The Western Balkans[i] as a region has been a policy testing ground for the European Union’s diplomacy and security-making in its backyard, positioning the EU as a credible security and stability provider on the continent. In particular, the conflict over Kosovo ranks high in the EU’s endeavor to promote peace and democracy in its neighborhood, the EU’s efforts meeting indecisive reactions at best concerning the struggles to substantially develop Kosovo’s political and economic sectors. With the launch of its biggest civilian mission in February 2008, the EULEX Kosovo[ii], under the Common Security and Defense Policy (CSDP) and its extended mandate until the 14th of June 2014, the EU envisioned to validate its political unity and capacity to act credibly as a security and rule of law promoter. The European Union Office in Kosovo has also played a pivotal role in advancing the EU’s foreign policy and security agenda, with “the aim to promote Kosovo’s approximation to the European Union”[iii]. However, disgruntled reports labelled the EU’s overwhelming resource investment in Kosovo as inefficient[iv], the EULEX’s activity remaining doubtful in terms of affecting the level of corruption and organised crime within local institutional structures. In November 2012, the European Court of Auditors (ECA) issued a negative evaluation report[v] concerning the discrepancy between the extensive financial resources invested in Kosovo and the low returns with organised crime and rule of law improvements. The report further emphasised the embedded inefficiency in EULEX and the poor professional qualification of its staff, two important elements affecting the success of the EULEX’s rule of law watch-dog-role in Kosovo.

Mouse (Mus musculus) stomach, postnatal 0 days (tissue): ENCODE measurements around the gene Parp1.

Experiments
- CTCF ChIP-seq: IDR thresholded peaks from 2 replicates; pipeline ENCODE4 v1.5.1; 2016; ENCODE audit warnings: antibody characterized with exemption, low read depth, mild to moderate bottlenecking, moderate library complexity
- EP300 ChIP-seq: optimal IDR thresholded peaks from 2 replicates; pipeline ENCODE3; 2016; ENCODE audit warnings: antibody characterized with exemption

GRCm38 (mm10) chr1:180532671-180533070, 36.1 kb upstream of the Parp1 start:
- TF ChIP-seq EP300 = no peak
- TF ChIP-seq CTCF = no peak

The year 2013 marked the positive conclusion of the long-run and grueling dialogue between the Serbian Prime Minister Ivica Dačić and the Kosovo, Prime Minister Hashim Thaçi, who reached a milestone agreement on April 19 over the normalisation of relations between Serbia and its former province. Analysts have labelled the EU’s effort to stabilise the Kosovo-Serbian relations as “constructive ambiguity” (Henry Kissinger), referring to the EU’s short-term policy[vi] and the deliberate use of ambiguous language concerning sensitive topics to further the European strategic interest. Also, high skepticism was shown by EU member states leaders concerning the success of talks at their start back in 2011. Nevertheless, under the patronage of the EU and taking the lead from the EU High Representative, Catherine Ashton, who successfully chaired the tense negotiations, a historic step forward was made in brokering an accord between the opposing parties with the signing of the Brussels Agreement[vii]. After the completion of the talks, the European Commission formally recommended the beginning of the EU accession negotiations with Serbia and the negotiation of a Stabilisation and Association Agreement (SAA) between the EU and Kosovo[viii].
The EU-facilitated accord comes across as a major accomplishment for EU diplomacy and the European External Action Service (EEAS), paving the way for Serbia’s future accession to the European Union and laying the grounds for the de facto recognition of Kosovo by the Serbian state. Since proclaiming its independence in 2008, Kosovo has become one of the newest nations in the world and a taxing diplomatic test-case for the EU in terms of the country’s endemic developmental problems. Categorised by the World Bank as a fragile state, ethnically fractured and facing dire economic challenges, Kosovo has required a widespread and concerted state-building effort from the European Union and the international community in the last decade. The European Union’s tutelage was extended to the development of security and administrative structures, extensive efforts being made as regards to political corruption, organised crime, extreme ethnic schisms, institutional authority, and state legitimacy.